Hackers use a variety of techniques to obliterate evidence of their presence in the system. On the one hand, they may implement inconspicuous communication protocols or choose to use self-removing software. But it doesn’t stop there. The 170-year-old Morse Code can also be helpful in this tactic of evasion, and Microsoft has found its trace.
Speaking of Micrsoft, cybercriminals are probably interested in Office 365 credentials. The goal of the campaign is to collect usernames, passwords and – in the newer version – other information such as IP address and location. It is quite possible that we are dealing with an early reconnaissance – the collected data can be used to infiltrate and steal data in subsequent attacks.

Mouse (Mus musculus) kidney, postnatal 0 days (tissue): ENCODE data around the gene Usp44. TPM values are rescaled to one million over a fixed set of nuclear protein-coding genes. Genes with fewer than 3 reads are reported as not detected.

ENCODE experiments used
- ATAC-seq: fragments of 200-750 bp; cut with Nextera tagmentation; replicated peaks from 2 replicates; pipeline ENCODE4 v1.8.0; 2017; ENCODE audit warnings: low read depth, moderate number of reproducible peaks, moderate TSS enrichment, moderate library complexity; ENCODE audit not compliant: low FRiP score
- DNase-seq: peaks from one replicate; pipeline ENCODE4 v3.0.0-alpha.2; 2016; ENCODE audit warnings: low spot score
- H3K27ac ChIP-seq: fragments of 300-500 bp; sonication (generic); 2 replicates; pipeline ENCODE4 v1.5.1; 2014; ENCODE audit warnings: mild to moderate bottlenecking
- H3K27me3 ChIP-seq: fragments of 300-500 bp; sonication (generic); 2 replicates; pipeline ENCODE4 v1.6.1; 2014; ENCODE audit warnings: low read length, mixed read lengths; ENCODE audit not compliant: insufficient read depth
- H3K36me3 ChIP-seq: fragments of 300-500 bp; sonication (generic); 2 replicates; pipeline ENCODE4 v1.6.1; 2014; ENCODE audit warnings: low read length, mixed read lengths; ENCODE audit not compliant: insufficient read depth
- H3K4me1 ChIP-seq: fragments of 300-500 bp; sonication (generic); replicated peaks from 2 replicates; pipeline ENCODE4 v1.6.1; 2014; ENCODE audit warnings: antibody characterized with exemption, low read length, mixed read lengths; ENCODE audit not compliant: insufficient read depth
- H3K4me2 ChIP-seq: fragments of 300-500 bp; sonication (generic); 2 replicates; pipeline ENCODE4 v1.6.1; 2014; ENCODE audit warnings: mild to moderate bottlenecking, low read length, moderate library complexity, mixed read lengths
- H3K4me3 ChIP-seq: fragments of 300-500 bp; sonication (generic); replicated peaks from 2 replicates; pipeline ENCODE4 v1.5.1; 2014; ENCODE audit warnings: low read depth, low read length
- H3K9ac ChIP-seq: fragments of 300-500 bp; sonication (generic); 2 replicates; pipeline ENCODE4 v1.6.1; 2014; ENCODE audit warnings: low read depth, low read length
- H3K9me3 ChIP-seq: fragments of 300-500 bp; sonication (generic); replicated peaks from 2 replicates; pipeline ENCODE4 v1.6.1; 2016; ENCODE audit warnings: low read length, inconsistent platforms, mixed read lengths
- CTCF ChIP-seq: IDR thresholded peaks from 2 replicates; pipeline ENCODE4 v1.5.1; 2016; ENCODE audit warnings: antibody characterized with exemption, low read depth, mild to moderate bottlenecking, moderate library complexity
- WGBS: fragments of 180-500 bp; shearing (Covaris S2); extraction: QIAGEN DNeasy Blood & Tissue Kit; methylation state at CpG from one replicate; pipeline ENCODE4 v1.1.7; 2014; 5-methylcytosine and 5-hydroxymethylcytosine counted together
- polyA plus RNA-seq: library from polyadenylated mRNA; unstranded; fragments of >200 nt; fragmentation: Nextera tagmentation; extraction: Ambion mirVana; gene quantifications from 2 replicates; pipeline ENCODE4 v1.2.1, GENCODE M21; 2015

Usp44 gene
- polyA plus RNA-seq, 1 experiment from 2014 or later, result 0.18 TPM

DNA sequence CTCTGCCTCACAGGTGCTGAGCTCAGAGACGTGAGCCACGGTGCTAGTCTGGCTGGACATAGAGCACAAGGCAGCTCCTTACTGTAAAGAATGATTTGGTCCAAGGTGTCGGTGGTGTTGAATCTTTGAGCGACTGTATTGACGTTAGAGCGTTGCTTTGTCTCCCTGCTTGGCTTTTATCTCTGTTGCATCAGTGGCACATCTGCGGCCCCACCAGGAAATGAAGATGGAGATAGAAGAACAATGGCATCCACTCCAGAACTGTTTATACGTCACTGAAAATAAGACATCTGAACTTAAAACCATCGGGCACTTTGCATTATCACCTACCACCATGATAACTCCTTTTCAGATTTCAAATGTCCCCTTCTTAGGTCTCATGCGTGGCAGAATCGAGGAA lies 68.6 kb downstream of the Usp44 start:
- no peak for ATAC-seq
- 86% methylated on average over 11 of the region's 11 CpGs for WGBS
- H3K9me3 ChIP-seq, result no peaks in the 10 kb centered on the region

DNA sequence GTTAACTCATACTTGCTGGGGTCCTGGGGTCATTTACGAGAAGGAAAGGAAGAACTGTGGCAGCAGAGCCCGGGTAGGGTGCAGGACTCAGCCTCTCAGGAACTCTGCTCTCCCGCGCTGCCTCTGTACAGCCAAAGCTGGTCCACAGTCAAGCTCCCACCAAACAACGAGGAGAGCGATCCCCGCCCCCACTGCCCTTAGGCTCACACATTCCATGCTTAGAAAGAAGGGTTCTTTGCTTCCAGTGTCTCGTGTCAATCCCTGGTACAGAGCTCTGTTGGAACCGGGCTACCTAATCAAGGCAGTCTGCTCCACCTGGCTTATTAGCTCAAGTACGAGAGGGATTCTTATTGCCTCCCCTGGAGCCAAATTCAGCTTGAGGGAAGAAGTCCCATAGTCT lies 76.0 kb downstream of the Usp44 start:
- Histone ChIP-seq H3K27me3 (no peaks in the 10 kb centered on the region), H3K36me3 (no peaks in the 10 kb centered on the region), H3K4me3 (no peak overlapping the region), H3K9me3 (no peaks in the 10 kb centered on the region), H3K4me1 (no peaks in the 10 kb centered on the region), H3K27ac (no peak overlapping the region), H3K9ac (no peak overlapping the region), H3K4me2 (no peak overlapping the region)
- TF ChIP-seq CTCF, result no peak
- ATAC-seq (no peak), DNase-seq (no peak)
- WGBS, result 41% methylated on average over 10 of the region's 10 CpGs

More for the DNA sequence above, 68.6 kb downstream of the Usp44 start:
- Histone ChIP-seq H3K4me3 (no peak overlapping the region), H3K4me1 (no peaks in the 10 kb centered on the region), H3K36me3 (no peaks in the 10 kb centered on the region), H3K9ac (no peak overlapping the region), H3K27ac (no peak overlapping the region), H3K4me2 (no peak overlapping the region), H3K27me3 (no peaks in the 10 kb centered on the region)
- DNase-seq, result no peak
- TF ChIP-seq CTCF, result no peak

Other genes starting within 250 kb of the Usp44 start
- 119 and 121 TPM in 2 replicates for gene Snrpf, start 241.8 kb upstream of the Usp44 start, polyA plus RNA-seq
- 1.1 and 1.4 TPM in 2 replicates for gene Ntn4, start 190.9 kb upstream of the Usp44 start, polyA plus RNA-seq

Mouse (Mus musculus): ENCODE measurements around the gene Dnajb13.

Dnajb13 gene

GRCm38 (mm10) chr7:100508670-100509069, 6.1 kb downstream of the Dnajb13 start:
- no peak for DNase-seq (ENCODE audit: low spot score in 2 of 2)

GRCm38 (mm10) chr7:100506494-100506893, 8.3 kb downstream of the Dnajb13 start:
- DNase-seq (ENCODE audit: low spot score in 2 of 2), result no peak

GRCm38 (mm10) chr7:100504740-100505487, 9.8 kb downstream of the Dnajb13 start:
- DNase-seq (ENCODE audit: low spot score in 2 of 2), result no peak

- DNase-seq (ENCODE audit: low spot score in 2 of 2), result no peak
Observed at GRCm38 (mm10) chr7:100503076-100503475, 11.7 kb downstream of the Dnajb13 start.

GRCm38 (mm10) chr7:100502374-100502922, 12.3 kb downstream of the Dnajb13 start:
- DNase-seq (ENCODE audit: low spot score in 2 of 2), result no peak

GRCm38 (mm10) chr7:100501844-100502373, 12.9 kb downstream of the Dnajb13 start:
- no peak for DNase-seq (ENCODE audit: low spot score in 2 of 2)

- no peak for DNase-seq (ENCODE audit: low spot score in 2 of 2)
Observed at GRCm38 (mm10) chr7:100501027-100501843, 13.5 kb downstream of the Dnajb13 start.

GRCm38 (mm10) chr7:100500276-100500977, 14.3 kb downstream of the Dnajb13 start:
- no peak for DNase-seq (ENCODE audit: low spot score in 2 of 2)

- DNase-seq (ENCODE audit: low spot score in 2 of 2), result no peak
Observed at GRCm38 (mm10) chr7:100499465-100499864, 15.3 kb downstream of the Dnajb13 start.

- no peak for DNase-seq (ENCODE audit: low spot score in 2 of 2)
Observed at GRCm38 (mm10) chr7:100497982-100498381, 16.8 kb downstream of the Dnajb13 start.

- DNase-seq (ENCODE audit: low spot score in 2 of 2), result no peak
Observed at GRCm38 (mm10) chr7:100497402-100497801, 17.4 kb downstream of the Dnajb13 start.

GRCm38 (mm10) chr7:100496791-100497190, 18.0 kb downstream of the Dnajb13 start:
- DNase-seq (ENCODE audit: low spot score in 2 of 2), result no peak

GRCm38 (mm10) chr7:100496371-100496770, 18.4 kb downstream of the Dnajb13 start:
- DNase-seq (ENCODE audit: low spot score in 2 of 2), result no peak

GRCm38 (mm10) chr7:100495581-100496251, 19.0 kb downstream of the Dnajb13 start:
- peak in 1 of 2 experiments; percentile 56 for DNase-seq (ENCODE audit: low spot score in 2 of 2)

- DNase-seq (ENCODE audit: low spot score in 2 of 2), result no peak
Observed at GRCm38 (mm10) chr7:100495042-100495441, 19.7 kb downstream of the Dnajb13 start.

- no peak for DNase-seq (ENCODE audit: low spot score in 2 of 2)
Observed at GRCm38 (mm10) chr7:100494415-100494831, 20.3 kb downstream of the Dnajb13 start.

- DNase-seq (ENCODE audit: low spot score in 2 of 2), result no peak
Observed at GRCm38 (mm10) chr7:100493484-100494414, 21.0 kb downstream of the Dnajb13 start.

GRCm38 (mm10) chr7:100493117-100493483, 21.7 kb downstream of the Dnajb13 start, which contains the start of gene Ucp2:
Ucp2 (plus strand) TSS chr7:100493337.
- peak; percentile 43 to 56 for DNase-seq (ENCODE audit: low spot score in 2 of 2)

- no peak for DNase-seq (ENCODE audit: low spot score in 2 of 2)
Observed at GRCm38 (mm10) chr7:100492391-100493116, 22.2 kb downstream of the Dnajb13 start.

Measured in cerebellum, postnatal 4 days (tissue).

The xls.HTML or xslx.HTML attachments sent with the phishing message have been split into multiple segments encoded using different methods for each segment – switching between plain HTML, escaped, Base64 characters, ASCII and Morse code. The effect of this is that they appear harmless to systems and are able to escape anti-spam filters.
Attackers also changed their encryption schemes every month to try to hide their activity, using different methods for each segment, switching between plain HTML, escaping, Base64 characters, ASCII, and just Morse.